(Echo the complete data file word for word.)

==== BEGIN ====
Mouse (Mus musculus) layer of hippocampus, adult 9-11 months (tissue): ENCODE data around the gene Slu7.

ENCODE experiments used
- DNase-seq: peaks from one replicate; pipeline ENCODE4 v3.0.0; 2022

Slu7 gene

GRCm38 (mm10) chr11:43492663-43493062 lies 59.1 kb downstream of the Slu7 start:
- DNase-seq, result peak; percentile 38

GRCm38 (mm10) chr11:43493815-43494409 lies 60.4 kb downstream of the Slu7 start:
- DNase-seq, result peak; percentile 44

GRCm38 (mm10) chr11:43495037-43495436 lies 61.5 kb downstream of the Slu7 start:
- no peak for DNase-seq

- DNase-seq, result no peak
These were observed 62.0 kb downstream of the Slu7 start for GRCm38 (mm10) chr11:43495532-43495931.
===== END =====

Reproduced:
Mouse (Mus musculus) layer of hippocampus, adult 9-11 months (tissue): ENCODE data around the gene Slu7.

ENCODE experiments used
- DNase-seq: peaks from one replicate; pipeline ENCODE4 v3.0.0; 2022

Slu7 gene

GRCm38 (mm10) chr11:43492663-43493062 lies 59.1 kb downstream of the Slu7 start:
- DNase-seq, result peak; percentile 38

GRCm38 (mm10) chr11:43493815-43494409 lies 60.4 kb downstream of the Slu7 start:
- DNase-seq, result peak; percentile 44

GRCm38 (mm10) chr11:43495037-43495436 lies 61.5 kb downstream of the Slu7 start:
- no peak for DNase-seq

- DNase-seq, result no peak
These were observed 62.0 kb downstream of the Slu7 start for GRCm38 (mm10) chr11:43495532-43495931.